Volume 3 Issue 1 - January 11, 2008 PDF
Nanoscale Mechanical Characteristics of Vertical ZnO Nanowires Grown on ZnO:Ga/glass Templates
Shoou-Jinn Chang*、Sheng-Joue Young

Institute of Microelectronics & Department of Electrical Engineering
E-mail: changsj@mail.ncku.edu.tw

Nanotechnology, 18, 225603 (2007)

One-dimensional (1D) materials such as nanowires, nanobelts and nanorods have attracted considerable interest in recent years. They present the utmost challenge to semiconductor technology, making fascinating novel devices possible. It has been demonstrated that these 1D materials exhibit superior electrical, optical, mechanical and thermal properties. It has also been shown that these materials are potential useful for nanoscale interconnects, active components of optical electronic devices and nanoelectromechanical systems (NEMS).

1D oxide systems such as SnO2, tungsten oxide (W18O49), GeO2, indium tin oxide (ITO), Al2O3 and ZnO nanowires have also attracted much attention in recent years. Among them, ZnO is an n-type direct-gap semiconductor with a large exciton binding energy of 60 meV and wide bandgap energy of 3.37 eV at room temperature. Hence, ZnO is regarded as a promising photonic material. However, only few reports on the mechanical properties of ZnO nanowires can be found in the literature. In this work, we deposited vertically well-aligned ZnO nanowires on ZnO:Ga/glass templates and performed nanoindentation tests to study the buckling instabilities of these nanowires. However, no actual experimental measurements made to study the instabilities of the ZnO nanowires grown on ZnO:Ga/glass templates under uniaxial compression have been report. Based on Euler buckling model, we estimated Young’s modulus (elastic modulus) of the ZnO nanowires.

The synthesis of vertical ZnO NWs was performed by a modified self-catalyzed vapor-liquid-solid (VLS) method without any metal catalyst. During the growth of ZnO NWs, we placed the ZnO:Ga/glass template together with zinc vapor source on an alumina boat and inserted them into the quartz tube of furnace. Constant streams of argon (i.e. 54.4 sccm) and variant oxygen flow rate (i.e. 0.8 and 0.2 sccm for sample A and sample B, respectively) gases were then introduced into the furnace.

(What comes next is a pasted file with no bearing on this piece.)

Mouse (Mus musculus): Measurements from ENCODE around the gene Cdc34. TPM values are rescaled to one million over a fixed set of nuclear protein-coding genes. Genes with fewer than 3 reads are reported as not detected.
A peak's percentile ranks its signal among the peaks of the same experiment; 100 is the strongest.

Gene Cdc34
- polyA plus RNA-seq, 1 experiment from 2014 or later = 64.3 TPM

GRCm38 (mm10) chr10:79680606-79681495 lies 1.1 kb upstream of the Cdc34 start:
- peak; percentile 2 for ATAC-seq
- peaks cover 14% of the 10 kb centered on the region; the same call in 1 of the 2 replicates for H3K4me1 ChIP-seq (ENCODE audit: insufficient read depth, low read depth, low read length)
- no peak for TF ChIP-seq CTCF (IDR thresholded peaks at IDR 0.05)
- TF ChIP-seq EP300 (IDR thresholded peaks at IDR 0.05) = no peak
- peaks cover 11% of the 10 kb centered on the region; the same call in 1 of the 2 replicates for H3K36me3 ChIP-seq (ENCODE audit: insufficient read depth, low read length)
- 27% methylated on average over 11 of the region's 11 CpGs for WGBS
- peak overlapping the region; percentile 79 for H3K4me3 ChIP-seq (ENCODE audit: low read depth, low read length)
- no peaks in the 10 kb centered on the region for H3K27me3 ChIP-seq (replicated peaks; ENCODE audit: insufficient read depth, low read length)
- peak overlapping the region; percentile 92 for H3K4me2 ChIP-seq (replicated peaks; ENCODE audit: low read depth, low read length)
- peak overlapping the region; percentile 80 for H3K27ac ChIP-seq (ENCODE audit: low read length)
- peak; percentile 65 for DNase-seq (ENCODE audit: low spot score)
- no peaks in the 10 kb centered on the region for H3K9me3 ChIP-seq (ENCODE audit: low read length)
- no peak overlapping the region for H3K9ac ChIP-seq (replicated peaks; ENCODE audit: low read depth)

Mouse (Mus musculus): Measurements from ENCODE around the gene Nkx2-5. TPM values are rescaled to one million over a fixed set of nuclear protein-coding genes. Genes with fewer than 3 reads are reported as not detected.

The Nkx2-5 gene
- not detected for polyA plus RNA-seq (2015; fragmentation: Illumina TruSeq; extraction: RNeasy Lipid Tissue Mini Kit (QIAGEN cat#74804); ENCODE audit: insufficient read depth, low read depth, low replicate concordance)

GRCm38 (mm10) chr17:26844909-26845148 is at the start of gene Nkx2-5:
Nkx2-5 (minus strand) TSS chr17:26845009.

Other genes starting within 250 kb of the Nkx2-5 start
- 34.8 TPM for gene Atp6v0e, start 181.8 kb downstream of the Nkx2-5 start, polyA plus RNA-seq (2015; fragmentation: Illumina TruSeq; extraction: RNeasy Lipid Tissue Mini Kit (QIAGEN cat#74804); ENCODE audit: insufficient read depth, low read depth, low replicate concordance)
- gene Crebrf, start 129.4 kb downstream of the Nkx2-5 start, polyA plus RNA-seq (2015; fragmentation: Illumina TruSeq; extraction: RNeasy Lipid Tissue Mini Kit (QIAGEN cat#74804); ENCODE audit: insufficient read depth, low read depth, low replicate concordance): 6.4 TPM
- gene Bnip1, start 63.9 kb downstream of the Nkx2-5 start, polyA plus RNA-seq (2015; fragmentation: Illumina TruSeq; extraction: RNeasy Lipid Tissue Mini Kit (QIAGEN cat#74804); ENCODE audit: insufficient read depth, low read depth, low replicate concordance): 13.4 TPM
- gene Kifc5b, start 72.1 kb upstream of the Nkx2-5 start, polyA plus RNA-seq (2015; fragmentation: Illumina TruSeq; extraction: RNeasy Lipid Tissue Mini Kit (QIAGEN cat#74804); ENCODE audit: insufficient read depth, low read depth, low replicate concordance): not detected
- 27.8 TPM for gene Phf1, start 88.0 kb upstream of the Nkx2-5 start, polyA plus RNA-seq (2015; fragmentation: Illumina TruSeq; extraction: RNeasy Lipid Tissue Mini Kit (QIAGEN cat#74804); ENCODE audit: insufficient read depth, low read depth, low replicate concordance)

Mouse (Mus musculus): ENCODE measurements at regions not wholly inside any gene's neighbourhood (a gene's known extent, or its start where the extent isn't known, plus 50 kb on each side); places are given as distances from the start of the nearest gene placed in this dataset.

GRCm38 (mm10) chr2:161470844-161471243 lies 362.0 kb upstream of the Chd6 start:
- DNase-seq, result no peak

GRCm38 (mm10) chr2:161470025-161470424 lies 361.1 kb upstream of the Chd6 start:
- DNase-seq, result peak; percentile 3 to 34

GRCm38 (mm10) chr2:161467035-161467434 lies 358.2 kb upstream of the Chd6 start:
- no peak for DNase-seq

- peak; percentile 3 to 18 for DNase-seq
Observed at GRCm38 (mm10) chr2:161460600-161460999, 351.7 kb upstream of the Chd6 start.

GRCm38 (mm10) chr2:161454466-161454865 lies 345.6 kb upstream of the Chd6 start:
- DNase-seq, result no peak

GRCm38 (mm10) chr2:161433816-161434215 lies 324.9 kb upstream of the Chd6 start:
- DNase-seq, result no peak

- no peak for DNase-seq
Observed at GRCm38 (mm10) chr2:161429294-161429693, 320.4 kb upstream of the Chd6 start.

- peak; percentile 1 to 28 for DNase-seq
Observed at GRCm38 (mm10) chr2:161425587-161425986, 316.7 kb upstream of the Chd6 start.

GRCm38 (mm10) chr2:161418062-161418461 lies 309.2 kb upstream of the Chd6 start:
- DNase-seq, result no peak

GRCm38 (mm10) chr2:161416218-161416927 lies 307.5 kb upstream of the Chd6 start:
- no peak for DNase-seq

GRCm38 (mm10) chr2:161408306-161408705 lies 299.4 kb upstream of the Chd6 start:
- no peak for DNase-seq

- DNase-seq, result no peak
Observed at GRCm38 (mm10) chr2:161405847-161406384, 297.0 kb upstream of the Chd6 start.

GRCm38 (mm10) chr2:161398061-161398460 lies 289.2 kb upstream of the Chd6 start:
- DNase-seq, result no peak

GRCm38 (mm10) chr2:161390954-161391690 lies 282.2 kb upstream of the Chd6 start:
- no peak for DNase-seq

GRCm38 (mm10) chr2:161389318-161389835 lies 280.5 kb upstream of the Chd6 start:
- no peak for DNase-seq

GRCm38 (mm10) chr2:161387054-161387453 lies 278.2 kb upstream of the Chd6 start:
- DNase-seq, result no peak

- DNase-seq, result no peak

The FESEM images with 30˚ title angle of the as-grown ZnO NWs in samples A and B were shown in figure 1 (a) and (b). We found the typical diameter, length and density of the ZnO NWs in sample A were approximately 100 nm, 2000 nm and 8.2 × 109 cm-2 while the ones of sample B were estimated to be 30 nm, 800 nm and 1.2 × 1010 cm-2, respectively. Note that we can tune the oxygen flow rate during NW growth to obtain the different size of ZnO NWs. It was found that these ZnO NWs were distributed uniformly across the entire substrate and the tops of these NWs were hexagonal with the c-axis perpendicular to the substrate surface.
Figure 1(b) sample B with the 30 nm diameter ones.
Figure 1.FESEM images with 30o title angle of (a) sample A with the 100 nm diameter ZnO NWs,


Figure 2 shows the measured XRD spectrum of the samples. The peak occurred at 2θ =34.3˚ in the spectrum was originated from the (002) plane of ZnO semiconductors. We also observed a ZnO (004) XRD peak at 2θ=72.8˚. Such a result indicates that the ZnO NWs were preferentially grown in c-axis direction.
Figure 2.XRD spectra of the as-grown ZnO NWs (samples A and B) prepared on glass substrate.

Samples A and B with the vertical ZnO NWs of 100 and 30 nm diameters were used in the nanoindentation tests. The investigation on the buckling behavior of the NWs were performed by means of a nanoindentation system (Hysitron Triboscope, Hysitron Inc., Minneapolis, MN). Uniaxial compression on the exposed NWs was accomplished with a diamond indenter of 2 m diameter as shown in figure 3. The force-depth curves for the ZnO NW samples A and B are shown in figure 4 (a) and (b). The plot represents a loading-unloading cycle. The loading portion consists of three stages: an initial increase, followed by a sudden drop in the slop and the curve becoming flat, and a third stage comprising an increasing load. The collapse force is 1465 μN for sample A, whereas it is 215 μN for sample B. The critical buckling loads of the ZnO NWs are therefore found to be 1465 and 215 μN for samples A and B, respectively. Furthermore, the buckling energy was 3.62 × 10-10 and 3.69 × 10-11 J for samples A and B, respectively. Euler buckling model can be employed in evaluating the Young’s modulus (E) and the critical buckling strain (εcr) of individual ZnO NWs. A size dependence of Young’s modulus in [0001] oriented ZnO NWs has been found in this work. These results will facilitate the further application of ZnO NWs .
Figure 3.Schematic diagram for the nanoindentation experiment setup. A circular flat diamond indenter of 2 μm diameter punches on the exposed ZnO NWs by uniaxial compression.

Figuer 4. Force versus displacement curve of sample A (a) and B (b)
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